- Chen L, Frister A, Wang S, Ludwig A, Behr H, Pippig S, et al. Interaction of vascular smooth muscle cells and monocytes by soluble factors synergistically enhances IL-6 and MCP-1 production. Am J Physiol Heart Circ Physiol. 2009;296:H987–96.View ArticlePubMedGoogle Scholar
- Butoi ED, Gan AM, Manduteanu I, Stan D, Calin M, Pirvulescu M, et al. Cross talk between smooth muscle cells and monocytes/activated monocytes via CX3CL1/CX3CR1 axis augments expression of pro-atherogenic molecules. Biochim Biophys Acta. 1813;2011:2026–35.Google Scholar
- Ikeda U, Maeda Y, Funayama H, Hojo Y, Ikeda M, Minota S, et al. Monocyte-vascular smooth muscle cell interaction enhances nitric oxide production. Cardiovasc Res. 1998;37:820–5.View ArticlePubMedGoogle Scholar
- Tigges U, Komatsu M, Stallcup WB. Adventitial pericyte progenitor/mesenchymal stem cells participate in the restenotic response to arterial injury. J Vasc Res. 2012;50:134–44.View ArticlePubMed CentralPubMedGoogle Scholar
- Buchheiser A, Ebner A, Burghoff S, Ding Z, Romio M, Viethen C, et al. Inactivation of CD73 promotes atherogenesis in apolipoprotein E-deficient mice. Cardiovasc Res. 2011;92:338–47.View ArticlePubMedGoogle Scholar
- Bot PT, Hoefer IE, Sluijter JP, van Vliet P, Smits AM, Lebrin F, et al. Increased expression of the transforming growth factor-beta signaling pathway, endoglin, and early growth response-1 in stable plaques. Stroke. 2009;40:439–47.View ArticlePubMedGoogle Scholar
- Martinet W, Croons V, Timmermans JP, Herman AG, De Meyer GR. Nitric oxide selectively depletes macrophages in atherosclerotic plaques via induction of endoplasmic reticulum stress. Br J Pharmacol. 2007;152:493–500.View ArticlePubMed CentralPubMedGoogle Scholar
- Wang BY, Ho HK, Lin PS, Schwarzacher SP, Pollman MJ, Gibbons GH, et al. Regression of atherosclerosis: role of nitric oxide and apoptosis. Circulation. 1999;99:1236–41.View ArticlePubMedGoogle Scholar
- Ahmed A, Fujisawa T, Niu XL, Ahmad S, Al-Ani B, Chudasama K, et al. Angiopoietin-2 confers Atheroprotection in apoE-/- mice by inhibiting LDL oxidation via nitric oxide. Circ Res. 2009;104:1333–6.View ArticlePubMed CentralPubMedGoogle Scholar
- Niu XL, Chen Y, Shoyama Y, Ishiwata K, Obama R, Nakazawa H. Inducible nitric oxide synthase knockout mouse and low-density lipoprotein oxidation. Methods Enzymol. 2002;359:452–8.View ArticlePubMedGoogle Scholar
- Rubbo H, O’Donnell V. Nitric oxide, peroxynitrite and lipoxygenase in atherogenesis: mechanistic insights. Toxicology. 2005;208:305–17.View ArticlePubMedGoogle Scholar
- Yates MT, Lambert LE, Whitten JP, McDonald I, Mano M, Ku G, et al. A protective role for nitric oxide in the oxidative modification of low density lipoproteins by mouse macrophages. FEBS Lett. 1992;309:135–8.View ArticlePubMedGoogle Scholar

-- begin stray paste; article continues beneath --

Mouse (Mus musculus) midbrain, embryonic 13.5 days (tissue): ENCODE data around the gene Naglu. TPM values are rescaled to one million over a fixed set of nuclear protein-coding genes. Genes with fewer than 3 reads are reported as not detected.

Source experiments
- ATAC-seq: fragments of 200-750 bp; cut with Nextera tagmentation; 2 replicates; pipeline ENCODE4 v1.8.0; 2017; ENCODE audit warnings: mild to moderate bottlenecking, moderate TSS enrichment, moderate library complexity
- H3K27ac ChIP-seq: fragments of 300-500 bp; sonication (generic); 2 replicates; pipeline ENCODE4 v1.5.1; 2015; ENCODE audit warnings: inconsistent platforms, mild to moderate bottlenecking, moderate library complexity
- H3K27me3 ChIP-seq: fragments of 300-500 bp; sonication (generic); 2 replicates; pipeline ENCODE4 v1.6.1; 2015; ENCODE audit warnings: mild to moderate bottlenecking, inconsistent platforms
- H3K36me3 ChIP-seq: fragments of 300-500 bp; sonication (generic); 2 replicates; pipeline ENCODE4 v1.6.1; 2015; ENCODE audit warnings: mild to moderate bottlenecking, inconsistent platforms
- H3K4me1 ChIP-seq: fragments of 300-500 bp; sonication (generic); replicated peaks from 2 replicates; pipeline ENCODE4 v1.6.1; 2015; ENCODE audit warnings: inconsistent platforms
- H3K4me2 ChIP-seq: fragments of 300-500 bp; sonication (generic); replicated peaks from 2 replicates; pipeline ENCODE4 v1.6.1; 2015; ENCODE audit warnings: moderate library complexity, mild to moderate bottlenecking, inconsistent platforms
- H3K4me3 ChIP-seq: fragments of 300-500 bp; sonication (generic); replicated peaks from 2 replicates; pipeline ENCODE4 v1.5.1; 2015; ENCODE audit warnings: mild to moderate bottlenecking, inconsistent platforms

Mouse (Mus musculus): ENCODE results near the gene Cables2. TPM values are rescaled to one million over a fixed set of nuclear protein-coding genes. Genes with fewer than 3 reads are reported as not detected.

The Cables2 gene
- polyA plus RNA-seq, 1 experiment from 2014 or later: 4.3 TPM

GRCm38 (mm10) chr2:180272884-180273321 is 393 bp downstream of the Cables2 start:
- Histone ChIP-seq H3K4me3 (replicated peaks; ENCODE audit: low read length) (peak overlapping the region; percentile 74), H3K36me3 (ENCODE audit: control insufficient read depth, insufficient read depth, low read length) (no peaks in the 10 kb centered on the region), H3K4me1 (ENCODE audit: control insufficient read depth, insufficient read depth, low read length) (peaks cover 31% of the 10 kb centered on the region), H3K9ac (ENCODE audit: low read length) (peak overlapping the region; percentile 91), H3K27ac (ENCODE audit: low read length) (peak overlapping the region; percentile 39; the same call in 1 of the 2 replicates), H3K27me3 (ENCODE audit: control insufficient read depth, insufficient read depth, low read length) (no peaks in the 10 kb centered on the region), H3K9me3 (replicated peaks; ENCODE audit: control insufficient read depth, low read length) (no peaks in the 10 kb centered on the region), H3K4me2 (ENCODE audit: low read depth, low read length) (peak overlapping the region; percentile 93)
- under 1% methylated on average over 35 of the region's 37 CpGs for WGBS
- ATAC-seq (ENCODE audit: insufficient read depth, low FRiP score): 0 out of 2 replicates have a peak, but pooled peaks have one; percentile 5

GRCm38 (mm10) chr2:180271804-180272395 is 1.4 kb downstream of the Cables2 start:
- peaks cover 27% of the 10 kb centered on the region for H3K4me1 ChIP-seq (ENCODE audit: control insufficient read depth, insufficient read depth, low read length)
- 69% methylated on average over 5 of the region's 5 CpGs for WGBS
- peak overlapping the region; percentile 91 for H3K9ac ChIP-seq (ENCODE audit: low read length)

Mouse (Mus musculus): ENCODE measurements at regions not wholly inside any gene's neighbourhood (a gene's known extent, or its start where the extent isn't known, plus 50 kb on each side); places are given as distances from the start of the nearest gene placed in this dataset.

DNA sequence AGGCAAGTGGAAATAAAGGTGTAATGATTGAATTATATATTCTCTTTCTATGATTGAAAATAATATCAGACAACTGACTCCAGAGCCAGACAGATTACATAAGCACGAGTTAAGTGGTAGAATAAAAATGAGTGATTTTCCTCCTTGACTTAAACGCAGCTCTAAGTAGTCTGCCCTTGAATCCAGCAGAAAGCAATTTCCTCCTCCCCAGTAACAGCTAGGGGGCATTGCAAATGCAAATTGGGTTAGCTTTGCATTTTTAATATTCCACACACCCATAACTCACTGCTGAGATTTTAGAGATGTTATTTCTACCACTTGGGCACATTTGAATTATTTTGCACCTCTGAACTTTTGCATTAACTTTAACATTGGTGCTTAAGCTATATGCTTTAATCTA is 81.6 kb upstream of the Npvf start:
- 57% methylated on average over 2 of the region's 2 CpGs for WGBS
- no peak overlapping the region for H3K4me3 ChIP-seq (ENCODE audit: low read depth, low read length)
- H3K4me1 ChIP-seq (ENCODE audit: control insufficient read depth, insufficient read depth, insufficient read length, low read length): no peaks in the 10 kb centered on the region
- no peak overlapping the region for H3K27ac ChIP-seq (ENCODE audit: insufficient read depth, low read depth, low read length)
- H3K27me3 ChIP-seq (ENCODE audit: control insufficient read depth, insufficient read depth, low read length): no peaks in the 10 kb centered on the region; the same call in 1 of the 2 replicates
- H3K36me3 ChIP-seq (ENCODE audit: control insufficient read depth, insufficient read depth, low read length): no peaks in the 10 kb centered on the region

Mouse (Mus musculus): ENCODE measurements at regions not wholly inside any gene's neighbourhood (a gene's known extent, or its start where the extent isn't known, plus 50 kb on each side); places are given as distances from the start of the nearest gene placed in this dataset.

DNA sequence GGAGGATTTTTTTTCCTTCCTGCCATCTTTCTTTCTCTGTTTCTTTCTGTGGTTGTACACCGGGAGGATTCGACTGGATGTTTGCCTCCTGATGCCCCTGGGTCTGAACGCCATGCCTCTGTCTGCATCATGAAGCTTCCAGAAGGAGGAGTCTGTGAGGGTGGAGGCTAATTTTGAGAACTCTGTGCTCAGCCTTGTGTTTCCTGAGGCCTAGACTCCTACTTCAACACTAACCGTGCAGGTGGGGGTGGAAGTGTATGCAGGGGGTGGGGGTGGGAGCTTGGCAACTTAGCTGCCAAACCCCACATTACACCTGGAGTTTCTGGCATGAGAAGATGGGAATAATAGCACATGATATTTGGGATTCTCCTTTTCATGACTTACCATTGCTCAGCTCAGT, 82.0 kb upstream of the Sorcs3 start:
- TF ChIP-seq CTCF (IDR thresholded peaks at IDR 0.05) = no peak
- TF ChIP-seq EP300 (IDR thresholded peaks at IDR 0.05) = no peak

- Huber SA, Sakkinen P, Conze D, Hardin N, Tracy R. Interleukin-6 exacerbates early atherosclerosis in mice. Arterioscler Thromb Vasc Biol. 1999;19:2364–7.View ArticlePubMedGoogle Scholar
- Schieffer B, Selle T, Hilfiker A, Hilfiker-Kleiner D, Grote K, Tietge UJ, et al. Impact of interleukin-6 on plaque development and morphology in experimental atherosclerosis. Circulation. 2004;110:3493–500.View ArticlePubMedGoogle Scholar
- Frisdal E, Lesnik P, Olivier M, Robillard P, Chapman MJ, Huby T, et al. Interleukin-6 protects human macrophages from cellular cholesterol accumulation and attenuates the proinflammatory response. J Biol Chem. 2011;286:30926–36.View ArticlePubMed CentralPubMedGoogle Scholar
- Hsu HY, Nicholson AC, Hajjar DP. Inhibition of macrophage scavenger receptor activity by tumor necrosis factor-alpha is transcriptionally and post-transcriptionally regulated. J Biol Chem. 1996;271:7767–73.View ArticlePubMedGoogle Scholar
- Hsu HY, Twu YC. Tumor necrosis factor-alpha -mediated protein kinases in regulation of scavenger receptor and foam cell formation on macrophage. J Biol Chem. 2000;275:41035–48.View ArticlePubMedGoogle Scholar
- Michlewska S, Dransfield I, Megson IL, Rossi AG. Macrophage phagocytosis of apoptotic neutrophils is critically regulated by the opposing actions of pro-inflammatory and anti-inflammatory agents: key role for TNF-alpha. FASEB J. 2009;23:844–54.View ArticlePubMedGoogle Scholar
- Jia GQ, Gonzalo JA, Lloyd C, Kremer L, Lu L, Martinez AC, et al. Distinct expression and function of the novel mouse chemokine monocyte chemotactic protein-5 in lung allergic inflammation. J Exp Med. 1996;184:1939–51.View ArticlePubMedGoogle Scholar
- Lichtman AH, Binder CJ, Tsimikas S, Witztum JL. Adaptive immunity in atherogenesis: new insights and therapeutic approaches. J Clin Invest. 2013;123:27–36.View ArticlePubMed CentralPubMedGoogle Scholar
This is an Open Access article distributed under the terms of the Creative Commons Attribution License (http://creativecommons.org/licenses/by/4.0), which permits unrestricted use, distribution, and reproduction in any medium, provided the original work is properly credited. The Creative Commons Public Domain Dedication waiver (http://creativecommons.org/publicdomain/zero/1.0/) applies to the data made available in this article, unless otherwise stated.